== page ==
Things Are Seldom What They Seem (1912)

Jimmie Sharp, a vaudeville artist, arrives in the west for a vacation. Having secured comfortable quarters in the local hotel, he mounts his horse and rides out to see the country. Becoming... See full summary »

Director:

Pat Hartigan
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Cast

Cast overview:
Edward Coxen ... Handsome Burt, a Cowpuncher
Ruth Roland ... Dorothy Dix, a Ranchman's Daughter
George F. Binager George F. Binager ... Jimmie Sharp, an Actor and Tenderfoot
Eddie Convey Eddie Convey ... Salaberta, a Mexican
James Robert Chandler ... John Hart, Proprietor of Hotel
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Storyline

Jimmie Sharp, a vaudeville artist, arrives in the west for a vacation. Having secured comfortable quarters in the local hotel, he mounts his horse and rides out to see the country. Becoming lost, he inquires the way from Dorothy Dix, a ranchman's daughter, with whom he falls in love at first sight. Notwithstanding that she is engaged to Burt, a young cowboy employed by her father, Jimmie enters the race. Jimmie plans to make Dorothy think Burt is a trifler. To carry out his scheme he dresses as a girl and makes Burt's acquaintance. The young cowboy is susceptible and apparently falls an easy victim to the wiles of the captivating young lady. While Burt is very busy trying to make himself agreeable to his new acquaintance, Dorothy puts in an appearance and starts to make things lively. During the excitement the two girls get in a mix-up and Jimmie's wig is pulled off. This exposure makes Burt the laughing stock, and he is very glad to make his peace with Dorothy. Jimmie immediately ... Written by Moving Picture World synopsis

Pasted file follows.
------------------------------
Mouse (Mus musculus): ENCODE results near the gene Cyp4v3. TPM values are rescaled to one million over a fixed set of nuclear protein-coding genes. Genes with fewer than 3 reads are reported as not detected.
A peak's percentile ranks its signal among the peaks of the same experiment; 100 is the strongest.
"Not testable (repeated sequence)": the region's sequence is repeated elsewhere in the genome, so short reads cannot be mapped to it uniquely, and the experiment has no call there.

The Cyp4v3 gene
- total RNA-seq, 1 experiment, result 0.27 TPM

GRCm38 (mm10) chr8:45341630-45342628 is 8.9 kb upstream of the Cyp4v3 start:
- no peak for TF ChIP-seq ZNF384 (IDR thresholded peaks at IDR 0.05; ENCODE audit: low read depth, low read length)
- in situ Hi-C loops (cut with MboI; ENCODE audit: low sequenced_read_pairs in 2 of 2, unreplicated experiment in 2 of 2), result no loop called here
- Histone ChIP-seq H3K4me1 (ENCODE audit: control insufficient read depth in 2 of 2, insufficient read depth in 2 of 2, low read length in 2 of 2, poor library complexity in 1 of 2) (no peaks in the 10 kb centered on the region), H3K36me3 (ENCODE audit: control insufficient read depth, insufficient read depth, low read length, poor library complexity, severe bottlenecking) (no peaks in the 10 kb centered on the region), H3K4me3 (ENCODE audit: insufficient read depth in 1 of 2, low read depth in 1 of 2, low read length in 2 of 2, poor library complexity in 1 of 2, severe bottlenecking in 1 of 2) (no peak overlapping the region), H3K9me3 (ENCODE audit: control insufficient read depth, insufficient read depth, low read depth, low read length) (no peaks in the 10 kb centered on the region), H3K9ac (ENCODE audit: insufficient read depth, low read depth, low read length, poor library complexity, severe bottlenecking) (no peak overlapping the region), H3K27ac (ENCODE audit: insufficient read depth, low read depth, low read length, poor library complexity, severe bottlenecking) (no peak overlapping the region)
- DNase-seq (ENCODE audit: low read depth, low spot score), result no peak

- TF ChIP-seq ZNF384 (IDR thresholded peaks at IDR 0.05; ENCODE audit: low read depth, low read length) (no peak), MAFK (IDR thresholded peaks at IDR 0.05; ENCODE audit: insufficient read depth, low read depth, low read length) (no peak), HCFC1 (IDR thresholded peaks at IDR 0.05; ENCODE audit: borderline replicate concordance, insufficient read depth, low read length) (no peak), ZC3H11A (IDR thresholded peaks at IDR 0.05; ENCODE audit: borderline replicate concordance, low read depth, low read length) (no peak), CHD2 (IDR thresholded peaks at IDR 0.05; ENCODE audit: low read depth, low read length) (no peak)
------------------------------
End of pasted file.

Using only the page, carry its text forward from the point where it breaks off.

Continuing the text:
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Genres:

Short | Comedy

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Details

Country:

USA

Language:

English

Release Date:

22 January 1912 (USA) See more »

Filming Locations:

Santa Monica, California, USA

Company Credits

Production Co:

Kalem Company See more »
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Technical Specs

Sound Mix:

Silent

Aspect Ratio:

1.33 : 1
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User Reviews

There are two amusing climaxes in the picture
13 August 2016 | by deickemeyerSee all my reviews

A comedy in a Western setting. An unsuccessful suitor attempts to discredit the girl's accepted sweetheart by impersonating a woman. There are two amusing climaxes in the picture; the first of these is fairly fresh. The "girl," riding away from the hotel, is followed by a Mexican who has fallen in love with her. He gets his fellows to make a capture; but in the tussle the girl's wig comes off and the other Mexicans enjoy their amorous leader's discomfiture. The second is the quickness with which the duped sweetheart gets his gun out when he discovers the imposture. It is well played by the leading man who acts just like a girl. It does not drag, is well photographed. It will serve as a good filler. - The Moving Picture World, February 3, 1912


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